International Men’s Day: Modern Day Masculinity

International Men’s Day (IMD) in the UK is on 19 November every year. It is marked across England, Northern Ireland, Scotland and Wales – and the whole world.

IMD is a significant occasion, providing an opportunity to reflect on the well-being of men, their contributions to society, and the challenges they face. In support of this, we wanted to share some of our thoughts and advice for organisations. These insights aren’t just for today but can be implemented every day to help men overcome challenges faced in both the workplace and life in general.

 

Key statistics:

  • Men are less likely to access mental health services (Mental Health Foundation, 2021)
  • In 2022, 75% of suicides were among men (Office for National Statistics, 2022)
  • 87% of rough sleepers are men (Tripp, 2020)
  • One in eight men in England face common mental health problems (Police Mutual, 2023)
  • 1/5 men die before age 65 (Police Mutual, 2023)
  • 75% of premature deaths from heart disease are male (Police Mutual, 2023)

We spoke to Men’s Health speaker, Global Head of Wellbeing @ Philip Morris, Jake Sanders to find out his take on the key areas businesses should be thinking about this topic and this was his response:

  • Men often face societal expectations to conform to traditional notions of masculinity, suppressing their emotions and discouraging vulnerability.
  • The stigma attached to mental health struggles can prevent men from seeking help when needed.
  • Men may hesitate to prioritise family or personal life due to fear of professional repercussions.
  • Creating space within your organisation for men to share concerns and challenges to support better inclusion for all.
  • Looking into training to equip men with the tools they need to positively express their form of masculinity.

Although the statistics are not nice to read what is really encouraging is the role and power corporate organisations have in fostering a healthier environment for men by incorporating the correct approaches.


Below are some of our HumanOS strategies for this area:

1. Promote Men’s Health & Proactive Wellbeing

  • Encourage regular health check-ups – create awareness campaigns encouraging men to schedule regular health check-ups, emphasising the importance of preventive care in maintaining both physical and mental wellbeing.
  • Implement wellness programmes that encompass physical fitness, mental health resources, and nutritional guidance. These initiatives can contribute to a healthier and more productive workforce in general and act as a gateway to encouraging vulnerability and good mental health.

2. Advocate for Gender Equality

  • Dismantle harmful stereotypes – actively challenge harmful stereotypes associated with masculinity, promoting the idea that vulnerability is a strength, not a weakness. This can be achieved through awareness campaigns and workshops that encourage open conversations about gender norms.
  • Ensure that workplace policies are inclusive, acknowledging the diverse needs and experiences of all employees, irrespective of gender. This includes parental leave policies, flexible working arrangements, and equal opportunities for career advancement.

3. Support Positive Masculinity

  • Foster an environment where boys and men feel free to express a range of emotions. Celebrate positive male role models who exemplify strength through empathy, compassion, and resilience.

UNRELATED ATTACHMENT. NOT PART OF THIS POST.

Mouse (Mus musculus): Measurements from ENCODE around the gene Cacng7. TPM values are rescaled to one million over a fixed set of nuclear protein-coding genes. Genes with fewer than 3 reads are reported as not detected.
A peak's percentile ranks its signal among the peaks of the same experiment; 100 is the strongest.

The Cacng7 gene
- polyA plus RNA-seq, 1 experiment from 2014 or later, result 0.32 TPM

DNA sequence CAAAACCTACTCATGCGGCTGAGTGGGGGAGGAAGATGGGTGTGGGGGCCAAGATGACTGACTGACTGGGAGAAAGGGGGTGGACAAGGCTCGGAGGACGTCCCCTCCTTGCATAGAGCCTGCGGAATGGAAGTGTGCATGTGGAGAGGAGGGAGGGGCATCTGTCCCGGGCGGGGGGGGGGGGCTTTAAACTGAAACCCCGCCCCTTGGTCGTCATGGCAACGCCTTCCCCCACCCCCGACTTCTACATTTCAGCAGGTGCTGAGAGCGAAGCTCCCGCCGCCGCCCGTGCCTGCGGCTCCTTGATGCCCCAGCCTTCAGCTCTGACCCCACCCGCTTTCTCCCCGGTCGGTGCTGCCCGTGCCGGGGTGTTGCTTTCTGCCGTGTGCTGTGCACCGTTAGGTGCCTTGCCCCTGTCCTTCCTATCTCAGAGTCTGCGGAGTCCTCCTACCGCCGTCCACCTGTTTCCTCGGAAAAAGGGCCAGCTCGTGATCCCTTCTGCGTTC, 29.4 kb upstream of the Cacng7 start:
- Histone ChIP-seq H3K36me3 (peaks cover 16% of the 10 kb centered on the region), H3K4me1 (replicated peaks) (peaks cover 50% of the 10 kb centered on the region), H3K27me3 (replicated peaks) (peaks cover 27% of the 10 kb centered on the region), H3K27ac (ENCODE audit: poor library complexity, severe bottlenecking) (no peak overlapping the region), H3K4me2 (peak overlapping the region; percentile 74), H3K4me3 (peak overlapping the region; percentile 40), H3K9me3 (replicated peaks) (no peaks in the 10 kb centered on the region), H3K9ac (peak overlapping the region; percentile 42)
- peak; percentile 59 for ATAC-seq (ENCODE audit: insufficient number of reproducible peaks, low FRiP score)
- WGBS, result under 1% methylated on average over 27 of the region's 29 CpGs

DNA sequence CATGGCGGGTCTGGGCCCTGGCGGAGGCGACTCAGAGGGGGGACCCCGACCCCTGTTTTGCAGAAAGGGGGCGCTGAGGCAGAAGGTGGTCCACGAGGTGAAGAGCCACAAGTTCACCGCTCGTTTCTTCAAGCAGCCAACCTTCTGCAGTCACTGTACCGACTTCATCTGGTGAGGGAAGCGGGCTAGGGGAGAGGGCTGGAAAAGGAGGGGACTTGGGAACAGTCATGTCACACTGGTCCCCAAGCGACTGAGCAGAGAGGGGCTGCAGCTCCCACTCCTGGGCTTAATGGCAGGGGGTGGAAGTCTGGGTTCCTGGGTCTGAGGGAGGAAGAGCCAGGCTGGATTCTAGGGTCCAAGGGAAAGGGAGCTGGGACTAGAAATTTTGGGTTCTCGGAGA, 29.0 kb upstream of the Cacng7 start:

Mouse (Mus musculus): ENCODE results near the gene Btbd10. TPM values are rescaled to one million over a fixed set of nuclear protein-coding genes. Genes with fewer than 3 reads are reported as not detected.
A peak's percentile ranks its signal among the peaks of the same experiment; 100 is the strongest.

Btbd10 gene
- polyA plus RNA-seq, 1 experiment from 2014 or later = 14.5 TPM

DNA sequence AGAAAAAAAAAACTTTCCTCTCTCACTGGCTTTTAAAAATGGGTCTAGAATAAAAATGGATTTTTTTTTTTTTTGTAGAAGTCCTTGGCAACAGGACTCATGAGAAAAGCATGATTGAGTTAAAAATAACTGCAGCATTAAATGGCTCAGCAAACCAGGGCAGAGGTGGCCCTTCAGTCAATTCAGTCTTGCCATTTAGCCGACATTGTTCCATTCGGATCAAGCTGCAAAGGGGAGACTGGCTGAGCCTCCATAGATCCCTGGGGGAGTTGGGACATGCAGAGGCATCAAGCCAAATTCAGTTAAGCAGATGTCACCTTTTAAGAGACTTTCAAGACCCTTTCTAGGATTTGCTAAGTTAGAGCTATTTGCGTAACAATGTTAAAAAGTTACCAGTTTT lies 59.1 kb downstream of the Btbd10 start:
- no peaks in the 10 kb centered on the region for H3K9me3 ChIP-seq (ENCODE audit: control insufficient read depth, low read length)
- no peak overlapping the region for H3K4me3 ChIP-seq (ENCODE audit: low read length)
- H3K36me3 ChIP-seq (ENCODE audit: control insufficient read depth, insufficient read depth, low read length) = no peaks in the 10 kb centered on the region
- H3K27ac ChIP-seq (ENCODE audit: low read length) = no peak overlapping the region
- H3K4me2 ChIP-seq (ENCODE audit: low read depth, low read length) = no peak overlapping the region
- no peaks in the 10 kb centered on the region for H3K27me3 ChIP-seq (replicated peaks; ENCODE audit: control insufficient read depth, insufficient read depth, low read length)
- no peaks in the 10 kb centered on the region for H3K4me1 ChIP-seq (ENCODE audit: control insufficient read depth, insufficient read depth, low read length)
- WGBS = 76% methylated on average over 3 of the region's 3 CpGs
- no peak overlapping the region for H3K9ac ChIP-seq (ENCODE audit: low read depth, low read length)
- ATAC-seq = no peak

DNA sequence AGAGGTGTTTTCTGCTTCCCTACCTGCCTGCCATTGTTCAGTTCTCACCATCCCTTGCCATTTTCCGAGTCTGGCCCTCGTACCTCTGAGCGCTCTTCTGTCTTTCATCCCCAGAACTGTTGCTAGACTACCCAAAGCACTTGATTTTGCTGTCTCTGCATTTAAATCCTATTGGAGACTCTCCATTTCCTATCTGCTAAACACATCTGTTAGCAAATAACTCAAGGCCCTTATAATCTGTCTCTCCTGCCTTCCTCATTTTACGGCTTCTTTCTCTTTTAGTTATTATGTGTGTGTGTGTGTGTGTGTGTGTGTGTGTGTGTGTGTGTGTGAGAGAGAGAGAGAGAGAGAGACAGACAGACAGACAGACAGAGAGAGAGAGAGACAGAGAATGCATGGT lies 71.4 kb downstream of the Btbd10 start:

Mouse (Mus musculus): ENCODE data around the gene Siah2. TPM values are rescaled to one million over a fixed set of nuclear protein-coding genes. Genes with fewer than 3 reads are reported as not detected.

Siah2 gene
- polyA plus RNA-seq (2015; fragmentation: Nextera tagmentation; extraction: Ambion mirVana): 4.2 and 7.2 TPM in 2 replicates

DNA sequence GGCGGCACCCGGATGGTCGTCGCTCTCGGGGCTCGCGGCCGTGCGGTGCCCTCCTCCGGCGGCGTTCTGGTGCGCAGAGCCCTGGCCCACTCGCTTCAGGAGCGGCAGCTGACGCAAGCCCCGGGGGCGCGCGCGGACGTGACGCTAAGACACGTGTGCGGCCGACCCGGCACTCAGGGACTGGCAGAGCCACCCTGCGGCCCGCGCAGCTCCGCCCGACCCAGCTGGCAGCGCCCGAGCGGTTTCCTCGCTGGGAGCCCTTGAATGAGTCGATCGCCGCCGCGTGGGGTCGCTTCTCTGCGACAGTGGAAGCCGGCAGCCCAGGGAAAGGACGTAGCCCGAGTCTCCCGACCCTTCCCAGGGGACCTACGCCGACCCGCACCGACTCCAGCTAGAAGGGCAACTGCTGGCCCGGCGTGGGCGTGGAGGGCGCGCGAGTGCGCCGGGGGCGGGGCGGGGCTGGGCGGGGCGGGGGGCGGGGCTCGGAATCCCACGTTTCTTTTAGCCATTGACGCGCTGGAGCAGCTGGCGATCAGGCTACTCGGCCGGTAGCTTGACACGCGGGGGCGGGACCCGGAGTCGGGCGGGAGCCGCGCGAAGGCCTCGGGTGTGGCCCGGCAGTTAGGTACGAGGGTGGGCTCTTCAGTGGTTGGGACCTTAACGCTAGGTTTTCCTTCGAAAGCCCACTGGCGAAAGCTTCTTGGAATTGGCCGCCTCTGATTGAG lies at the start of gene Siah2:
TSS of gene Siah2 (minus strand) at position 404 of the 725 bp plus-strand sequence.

• As you may know by now we are a huge fan of Emotional Intelligence training and providing sessions for employees at all levels, emphasising the importance of understanding and managing emotions in the workplace.

4. Organise Specific Events

  • Host seminars and workshops that specifically focus on men’s mental health, providing a platform for open discussions and the sharing of coping strategies.
  • Fatherhood support programmes – organise events that recognise and support the challenges faced by fathers, offering guidance on maintaining a healthy work-life balance while actively participating in family life. Giving your employees time and space to action these approaches is key here.
  • Provide workshops that address the unique career challenges men may encounter, fostering professional growth and advancement.

5. Engage in Mentorship & Positive Role Models

  • Establish and actively support mentorship programmes that connect experienced professionals with younger generations. These programmes can offer guidance on personal and professional development, creating a supportive network for boys and men. These are also great ways to build relationships within the workforce and allow individuals with different perspectives and experiences to come together and connect.
  • Foster an environment where younger employees can also mentor their more experienced counterparts, promoting a two-way exchange of knowledge and insights.

6. Recognise Achievements & Celebrate Diversity

  • Host ceremonies or events that recognise and celebrate the achievements and contributions of men from diverse backgrounds, acknowledging their impact in various fields and industries.
  • Ensure that recognition events showcase the diversity of accomplishments, highlighting the positive influence of men from different ethnicities, ages, and abilities.

By embracing these strategies, corporate organisations can actively contribute to dismantling stereotypes, promoting wellbeing, and creating a workplace culture that celebrates the diverse contributions of men and supports them on their journey of thriving both personally and professionally.

If you are on the HumanOS platform you can watch our “Men’s Health” Masterclass here.

If you are impacted by any of the above and would like to speak to one of our HumanOS Psychological Therapists you can do so here.

Happy IMD all,

Bianca, co-founder of HumanOS

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